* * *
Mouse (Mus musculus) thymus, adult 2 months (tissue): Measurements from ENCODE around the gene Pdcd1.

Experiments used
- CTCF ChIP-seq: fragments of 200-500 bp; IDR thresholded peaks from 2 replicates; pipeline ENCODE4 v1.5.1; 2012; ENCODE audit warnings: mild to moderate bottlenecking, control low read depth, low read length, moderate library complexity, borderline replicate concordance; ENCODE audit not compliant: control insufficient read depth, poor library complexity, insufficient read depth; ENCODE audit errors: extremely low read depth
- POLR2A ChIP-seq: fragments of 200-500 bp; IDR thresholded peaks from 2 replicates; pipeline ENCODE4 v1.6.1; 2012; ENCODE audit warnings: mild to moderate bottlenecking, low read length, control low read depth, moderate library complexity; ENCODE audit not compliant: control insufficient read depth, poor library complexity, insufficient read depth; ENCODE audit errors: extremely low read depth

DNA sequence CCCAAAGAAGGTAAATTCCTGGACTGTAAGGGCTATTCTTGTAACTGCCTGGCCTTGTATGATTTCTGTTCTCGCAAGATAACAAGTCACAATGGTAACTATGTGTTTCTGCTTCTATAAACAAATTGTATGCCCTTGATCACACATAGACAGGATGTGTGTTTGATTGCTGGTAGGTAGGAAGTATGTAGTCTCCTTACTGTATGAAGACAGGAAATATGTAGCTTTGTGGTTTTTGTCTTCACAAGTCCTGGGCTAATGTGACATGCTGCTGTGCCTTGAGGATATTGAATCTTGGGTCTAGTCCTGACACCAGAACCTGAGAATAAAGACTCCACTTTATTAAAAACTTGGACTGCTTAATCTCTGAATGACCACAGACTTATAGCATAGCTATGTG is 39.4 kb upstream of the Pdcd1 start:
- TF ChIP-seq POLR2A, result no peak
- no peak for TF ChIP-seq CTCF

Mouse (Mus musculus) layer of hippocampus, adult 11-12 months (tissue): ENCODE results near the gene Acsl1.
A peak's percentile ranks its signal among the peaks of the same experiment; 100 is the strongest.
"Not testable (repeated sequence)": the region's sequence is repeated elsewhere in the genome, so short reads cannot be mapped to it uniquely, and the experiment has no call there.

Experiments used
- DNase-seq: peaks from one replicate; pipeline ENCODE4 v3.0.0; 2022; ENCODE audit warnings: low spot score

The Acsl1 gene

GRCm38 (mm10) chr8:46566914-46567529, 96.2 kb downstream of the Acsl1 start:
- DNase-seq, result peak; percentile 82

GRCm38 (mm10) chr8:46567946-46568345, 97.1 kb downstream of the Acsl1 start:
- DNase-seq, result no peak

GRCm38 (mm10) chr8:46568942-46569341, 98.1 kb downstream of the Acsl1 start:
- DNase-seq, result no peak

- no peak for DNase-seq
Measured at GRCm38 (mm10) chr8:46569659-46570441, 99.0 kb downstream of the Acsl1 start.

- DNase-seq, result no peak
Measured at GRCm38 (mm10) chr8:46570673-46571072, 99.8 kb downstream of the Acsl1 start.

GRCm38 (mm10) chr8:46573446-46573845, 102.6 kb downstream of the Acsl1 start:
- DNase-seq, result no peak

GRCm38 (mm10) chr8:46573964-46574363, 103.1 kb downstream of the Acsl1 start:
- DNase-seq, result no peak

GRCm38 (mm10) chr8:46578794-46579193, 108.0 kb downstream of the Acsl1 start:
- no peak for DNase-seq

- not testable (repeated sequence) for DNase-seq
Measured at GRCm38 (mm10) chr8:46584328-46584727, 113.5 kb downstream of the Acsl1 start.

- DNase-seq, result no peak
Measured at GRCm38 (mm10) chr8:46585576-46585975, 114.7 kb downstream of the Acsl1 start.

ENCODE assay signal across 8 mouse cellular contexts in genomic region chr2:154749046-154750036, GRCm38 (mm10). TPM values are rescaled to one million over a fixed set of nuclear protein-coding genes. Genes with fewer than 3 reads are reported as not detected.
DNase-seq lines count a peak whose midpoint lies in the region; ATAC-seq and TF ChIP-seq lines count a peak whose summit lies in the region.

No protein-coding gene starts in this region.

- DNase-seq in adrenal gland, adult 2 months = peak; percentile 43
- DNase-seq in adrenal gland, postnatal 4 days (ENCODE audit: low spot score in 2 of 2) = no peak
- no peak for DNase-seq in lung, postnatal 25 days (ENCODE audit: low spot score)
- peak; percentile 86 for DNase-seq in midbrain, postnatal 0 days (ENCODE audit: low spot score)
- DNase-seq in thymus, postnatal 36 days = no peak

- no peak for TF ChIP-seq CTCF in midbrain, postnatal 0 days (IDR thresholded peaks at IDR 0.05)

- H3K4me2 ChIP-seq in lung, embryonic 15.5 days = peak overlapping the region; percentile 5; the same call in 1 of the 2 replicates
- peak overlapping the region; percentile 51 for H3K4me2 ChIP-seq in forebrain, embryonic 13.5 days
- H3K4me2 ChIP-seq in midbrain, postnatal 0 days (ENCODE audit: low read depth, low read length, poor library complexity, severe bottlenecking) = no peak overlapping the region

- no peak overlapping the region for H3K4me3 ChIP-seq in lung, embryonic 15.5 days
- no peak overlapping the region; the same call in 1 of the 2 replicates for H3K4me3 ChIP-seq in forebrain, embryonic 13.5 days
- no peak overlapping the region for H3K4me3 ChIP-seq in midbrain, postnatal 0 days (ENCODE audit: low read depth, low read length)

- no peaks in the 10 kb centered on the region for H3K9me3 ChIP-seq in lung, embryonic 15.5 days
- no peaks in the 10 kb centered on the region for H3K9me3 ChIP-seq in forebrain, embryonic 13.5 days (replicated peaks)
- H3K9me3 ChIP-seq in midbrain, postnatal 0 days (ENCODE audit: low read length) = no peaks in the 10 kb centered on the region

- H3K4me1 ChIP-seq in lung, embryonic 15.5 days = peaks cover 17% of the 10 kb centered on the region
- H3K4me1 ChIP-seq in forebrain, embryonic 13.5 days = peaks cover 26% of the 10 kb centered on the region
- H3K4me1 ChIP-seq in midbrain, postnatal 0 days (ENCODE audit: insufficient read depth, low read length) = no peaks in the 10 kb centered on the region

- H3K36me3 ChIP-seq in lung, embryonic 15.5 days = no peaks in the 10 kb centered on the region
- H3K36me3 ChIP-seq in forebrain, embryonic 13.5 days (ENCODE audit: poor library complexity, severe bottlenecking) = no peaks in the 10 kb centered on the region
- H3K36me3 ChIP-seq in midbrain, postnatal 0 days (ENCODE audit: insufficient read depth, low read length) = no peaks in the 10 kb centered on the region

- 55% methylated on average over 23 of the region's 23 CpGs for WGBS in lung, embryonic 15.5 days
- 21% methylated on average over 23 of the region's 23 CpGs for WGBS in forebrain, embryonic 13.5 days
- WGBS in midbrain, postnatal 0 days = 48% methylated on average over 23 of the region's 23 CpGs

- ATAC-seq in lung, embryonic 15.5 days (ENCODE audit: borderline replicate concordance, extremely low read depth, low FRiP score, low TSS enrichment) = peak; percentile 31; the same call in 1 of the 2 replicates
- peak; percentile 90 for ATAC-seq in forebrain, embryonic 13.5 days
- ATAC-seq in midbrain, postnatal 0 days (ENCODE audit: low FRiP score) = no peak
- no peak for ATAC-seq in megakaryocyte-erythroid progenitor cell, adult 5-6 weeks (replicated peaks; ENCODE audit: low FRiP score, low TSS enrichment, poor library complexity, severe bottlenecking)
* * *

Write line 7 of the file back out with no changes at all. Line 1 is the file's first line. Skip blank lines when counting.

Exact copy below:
- no peak for TF ChIP-seq CTCF